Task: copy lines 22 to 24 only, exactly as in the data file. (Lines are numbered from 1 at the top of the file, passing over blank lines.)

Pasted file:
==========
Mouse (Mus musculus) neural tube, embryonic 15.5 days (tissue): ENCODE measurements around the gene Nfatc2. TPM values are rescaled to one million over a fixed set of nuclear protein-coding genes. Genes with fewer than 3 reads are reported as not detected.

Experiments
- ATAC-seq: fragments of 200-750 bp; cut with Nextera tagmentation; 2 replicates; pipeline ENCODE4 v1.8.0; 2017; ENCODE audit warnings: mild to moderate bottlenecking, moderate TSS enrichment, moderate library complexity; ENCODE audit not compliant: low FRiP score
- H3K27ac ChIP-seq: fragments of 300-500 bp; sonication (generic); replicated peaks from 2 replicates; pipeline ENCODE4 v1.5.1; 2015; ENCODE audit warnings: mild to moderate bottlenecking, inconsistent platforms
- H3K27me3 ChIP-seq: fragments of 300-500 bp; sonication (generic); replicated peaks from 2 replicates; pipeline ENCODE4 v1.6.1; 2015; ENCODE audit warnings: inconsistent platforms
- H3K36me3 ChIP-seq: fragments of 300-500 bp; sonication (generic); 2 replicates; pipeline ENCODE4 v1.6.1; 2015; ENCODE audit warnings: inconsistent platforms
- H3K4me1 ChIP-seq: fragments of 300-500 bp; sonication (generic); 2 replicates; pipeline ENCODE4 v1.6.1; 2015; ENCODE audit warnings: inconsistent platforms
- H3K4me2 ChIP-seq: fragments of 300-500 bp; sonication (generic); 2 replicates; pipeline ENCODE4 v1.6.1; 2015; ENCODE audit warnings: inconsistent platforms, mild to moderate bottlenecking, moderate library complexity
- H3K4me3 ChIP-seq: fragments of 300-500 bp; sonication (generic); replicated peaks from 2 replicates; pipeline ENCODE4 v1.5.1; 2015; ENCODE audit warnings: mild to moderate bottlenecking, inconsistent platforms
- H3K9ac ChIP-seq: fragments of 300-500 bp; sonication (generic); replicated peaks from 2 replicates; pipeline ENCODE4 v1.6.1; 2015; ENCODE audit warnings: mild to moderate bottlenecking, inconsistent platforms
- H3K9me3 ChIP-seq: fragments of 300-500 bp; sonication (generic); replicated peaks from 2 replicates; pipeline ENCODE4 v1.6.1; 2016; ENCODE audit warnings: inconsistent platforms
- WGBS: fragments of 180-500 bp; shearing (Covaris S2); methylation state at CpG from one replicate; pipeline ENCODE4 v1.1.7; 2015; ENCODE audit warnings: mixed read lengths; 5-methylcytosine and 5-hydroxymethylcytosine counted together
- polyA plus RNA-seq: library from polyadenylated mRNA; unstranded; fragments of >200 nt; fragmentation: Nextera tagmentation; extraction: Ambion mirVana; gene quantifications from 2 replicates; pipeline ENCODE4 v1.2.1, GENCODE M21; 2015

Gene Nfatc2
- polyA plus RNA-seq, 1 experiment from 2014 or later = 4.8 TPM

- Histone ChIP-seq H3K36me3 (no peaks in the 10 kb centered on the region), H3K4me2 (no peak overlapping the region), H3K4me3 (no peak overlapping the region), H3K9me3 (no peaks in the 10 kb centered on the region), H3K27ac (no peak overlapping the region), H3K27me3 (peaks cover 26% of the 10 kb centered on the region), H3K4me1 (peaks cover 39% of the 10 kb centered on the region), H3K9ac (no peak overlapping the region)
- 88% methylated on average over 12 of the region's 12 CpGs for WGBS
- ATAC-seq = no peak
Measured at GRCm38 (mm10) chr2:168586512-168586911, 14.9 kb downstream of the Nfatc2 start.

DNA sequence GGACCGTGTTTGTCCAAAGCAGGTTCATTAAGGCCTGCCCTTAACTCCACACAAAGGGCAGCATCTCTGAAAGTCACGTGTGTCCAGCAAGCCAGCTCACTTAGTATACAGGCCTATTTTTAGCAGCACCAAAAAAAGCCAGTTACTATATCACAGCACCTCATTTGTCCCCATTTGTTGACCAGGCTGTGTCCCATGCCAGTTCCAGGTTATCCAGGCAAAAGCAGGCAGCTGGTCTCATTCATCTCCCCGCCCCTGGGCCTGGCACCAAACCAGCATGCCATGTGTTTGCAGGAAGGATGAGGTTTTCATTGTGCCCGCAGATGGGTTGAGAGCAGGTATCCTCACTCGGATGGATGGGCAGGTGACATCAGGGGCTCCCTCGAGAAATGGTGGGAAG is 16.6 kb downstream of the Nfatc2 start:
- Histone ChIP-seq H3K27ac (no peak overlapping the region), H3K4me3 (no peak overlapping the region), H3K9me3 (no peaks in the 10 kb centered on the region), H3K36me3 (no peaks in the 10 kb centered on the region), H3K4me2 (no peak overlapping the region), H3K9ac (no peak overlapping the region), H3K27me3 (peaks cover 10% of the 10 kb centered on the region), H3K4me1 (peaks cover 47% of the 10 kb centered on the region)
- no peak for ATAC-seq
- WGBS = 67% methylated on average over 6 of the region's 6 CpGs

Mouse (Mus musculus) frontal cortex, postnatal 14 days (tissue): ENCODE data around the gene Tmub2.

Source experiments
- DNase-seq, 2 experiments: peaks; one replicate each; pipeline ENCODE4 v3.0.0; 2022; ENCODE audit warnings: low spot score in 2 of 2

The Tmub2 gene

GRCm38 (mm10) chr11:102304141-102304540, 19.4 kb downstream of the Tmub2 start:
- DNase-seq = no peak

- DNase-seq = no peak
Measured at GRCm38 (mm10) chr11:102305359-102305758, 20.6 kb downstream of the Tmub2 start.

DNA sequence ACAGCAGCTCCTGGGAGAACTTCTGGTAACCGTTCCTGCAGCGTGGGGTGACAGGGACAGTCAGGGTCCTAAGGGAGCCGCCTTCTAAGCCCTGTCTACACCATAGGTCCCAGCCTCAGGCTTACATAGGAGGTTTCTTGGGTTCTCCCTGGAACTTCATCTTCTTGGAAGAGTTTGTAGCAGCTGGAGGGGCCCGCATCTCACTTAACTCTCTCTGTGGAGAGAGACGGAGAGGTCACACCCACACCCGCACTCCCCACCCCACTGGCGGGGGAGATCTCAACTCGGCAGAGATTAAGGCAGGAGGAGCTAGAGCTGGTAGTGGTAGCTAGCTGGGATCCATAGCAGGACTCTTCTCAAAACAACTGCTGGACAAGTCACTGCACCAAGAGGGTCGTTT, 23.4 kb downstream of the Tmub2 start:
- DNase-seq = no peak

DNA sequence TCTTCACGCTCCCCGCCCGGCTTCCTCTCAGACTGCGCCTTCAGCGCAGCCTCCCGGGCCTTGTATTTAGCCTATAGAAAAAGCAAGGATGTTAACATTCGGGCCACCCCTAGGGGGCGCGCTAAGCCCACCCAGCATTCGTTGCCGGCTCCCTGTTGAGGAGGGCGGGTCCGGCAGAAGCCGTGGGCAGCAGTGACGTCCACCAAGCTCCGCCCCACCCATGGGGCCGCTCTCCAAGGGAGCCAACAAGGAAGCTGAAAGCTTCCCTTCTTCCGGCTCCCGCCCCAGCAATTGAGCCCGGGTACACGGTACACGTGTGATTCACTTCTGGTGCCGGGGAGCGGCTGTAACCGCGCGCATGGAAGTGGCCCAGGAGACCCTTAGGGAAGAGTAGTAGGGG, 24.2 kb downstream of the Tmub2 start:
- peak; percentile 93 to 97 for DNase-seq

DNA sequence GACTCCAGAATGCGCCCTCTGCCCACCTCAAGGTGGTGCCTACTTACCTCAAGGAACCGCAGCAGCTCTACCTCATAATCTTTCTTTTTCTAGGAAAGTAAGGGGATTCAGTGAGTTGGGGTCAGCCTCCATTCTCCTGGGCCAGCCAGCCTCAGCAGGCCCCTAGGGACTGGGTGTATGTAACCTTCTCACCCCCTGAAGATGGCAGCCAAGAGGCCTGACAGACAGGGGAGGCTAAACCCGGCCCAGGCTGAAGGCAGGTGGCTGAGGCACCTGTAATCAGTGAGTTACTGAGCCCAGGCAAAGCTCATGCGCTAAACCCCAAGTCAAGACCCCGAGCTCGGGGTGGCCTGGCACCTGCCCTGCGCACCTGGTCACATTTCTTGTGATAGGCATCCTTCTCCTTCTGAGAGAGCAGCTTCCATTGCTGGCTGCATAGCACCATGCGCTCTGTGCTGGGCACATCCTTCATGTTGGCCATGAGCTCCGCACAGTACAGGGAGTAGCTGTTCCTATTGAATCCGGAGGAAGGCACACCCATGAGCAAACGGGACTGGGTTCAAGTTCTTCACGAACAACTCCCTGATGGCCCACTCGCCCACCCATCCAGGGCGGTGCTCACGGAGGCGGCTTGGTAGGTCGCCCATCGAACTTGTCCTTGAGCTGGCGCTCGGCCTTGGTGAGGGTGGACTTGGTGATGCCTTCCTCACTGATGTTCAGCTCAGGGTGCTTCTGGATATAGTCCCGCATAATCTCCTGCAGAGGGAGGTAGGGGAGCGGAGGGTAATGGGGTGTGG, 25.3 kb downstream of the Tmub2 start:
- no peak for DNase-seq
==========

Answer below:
- no peak for ATAC-seq
- WGBS = 67% methylated on average over 6 of the region's 6 CpGs

Mouse (Mus musculus) frontal cortex, postnatal 14 days (tissue): ENCODE data around the gene Tmub2.